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Dish with arms of Zati of Florence

Manises, c. 1420 - 1470

47.6cm (diameter)

tin-glazed earthenware (maiolica)

The decoration of daisy-like and trefoil flowers in blue with lustre tendrils is known as “bryony pattern”, though it is not clear that it was intended to represent a particular plant. It was a common design on wares made for export, and fragments of Valencian lustreware with this sort of pattern have been excavated in London and the ports of southern England. The reverse of the dish has tendril and trefoil ornament pattern in lustre and blue.

The best export customers for Valencian potters in the 15th century were the affluent merchant families of Florence and elsewhere in Tuscany, which formed the centre of a network of international banking and finance that encompassed the Spanish ports of Barcelona, Valencia, and Seville, as well as the northern European trading cities of Bruges and London. The Zati were a prominent Florentine family whose name seems to have survived in the villa outside Florence known as “I Tatti”, once owned by Bernard Berenson and now a part of Harvard University.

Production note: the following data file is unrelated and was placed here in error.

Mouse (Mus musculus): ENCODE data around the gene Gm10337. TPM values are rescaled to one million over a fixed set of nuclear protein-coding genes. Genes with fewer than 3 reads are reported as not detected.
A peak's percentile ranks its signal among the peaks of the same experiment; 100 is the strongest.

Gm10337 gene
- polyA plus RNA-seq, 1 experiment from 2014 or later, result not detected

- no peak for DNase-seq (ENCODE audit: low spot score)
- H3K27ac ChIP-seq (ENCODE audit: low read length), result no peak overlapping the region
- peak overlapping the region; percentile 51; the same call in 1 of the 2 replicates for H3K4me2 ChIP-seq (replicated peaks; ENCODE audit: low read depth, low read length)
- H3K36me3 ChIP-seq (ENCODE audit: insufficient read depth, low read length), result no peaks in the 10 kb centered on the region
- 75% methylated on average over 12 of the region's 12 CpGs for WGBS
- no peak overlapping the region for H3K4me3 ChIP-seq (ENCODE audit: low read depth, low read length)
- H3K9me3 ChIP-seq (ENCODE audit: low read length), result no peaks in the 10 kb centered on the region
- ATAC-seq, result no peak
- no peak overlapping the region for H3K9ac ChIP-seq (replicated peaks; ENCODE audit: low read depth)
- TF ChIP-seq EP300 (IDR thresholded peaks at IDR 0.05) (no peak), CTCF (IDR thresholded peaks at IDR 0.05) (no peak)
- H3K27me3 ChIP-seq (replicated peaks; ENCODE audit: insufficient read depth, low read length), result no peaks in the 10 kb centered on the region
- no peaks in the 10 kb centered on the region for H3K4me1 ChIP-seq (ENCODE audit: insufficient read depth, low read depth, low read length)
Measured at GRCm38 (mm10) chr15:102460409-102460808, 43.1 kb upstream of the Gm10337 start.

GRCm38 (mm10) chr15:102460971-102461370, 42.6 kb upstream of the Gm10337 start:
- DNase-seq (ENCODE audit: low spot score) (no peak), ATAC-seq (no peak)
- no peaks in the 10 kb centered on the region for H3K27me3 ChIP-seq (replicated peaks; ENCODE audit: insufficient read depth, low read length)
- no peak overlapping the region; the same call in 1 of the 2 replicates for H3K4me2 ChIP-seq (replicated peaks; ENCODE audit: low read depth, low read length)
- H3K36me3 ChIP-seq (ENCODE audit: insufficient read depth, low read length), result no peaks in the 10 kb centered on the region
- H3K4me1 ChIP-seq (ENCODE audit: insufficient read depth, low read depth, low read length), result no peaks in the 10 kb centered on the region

On loan from the British Museum.  LI183.2

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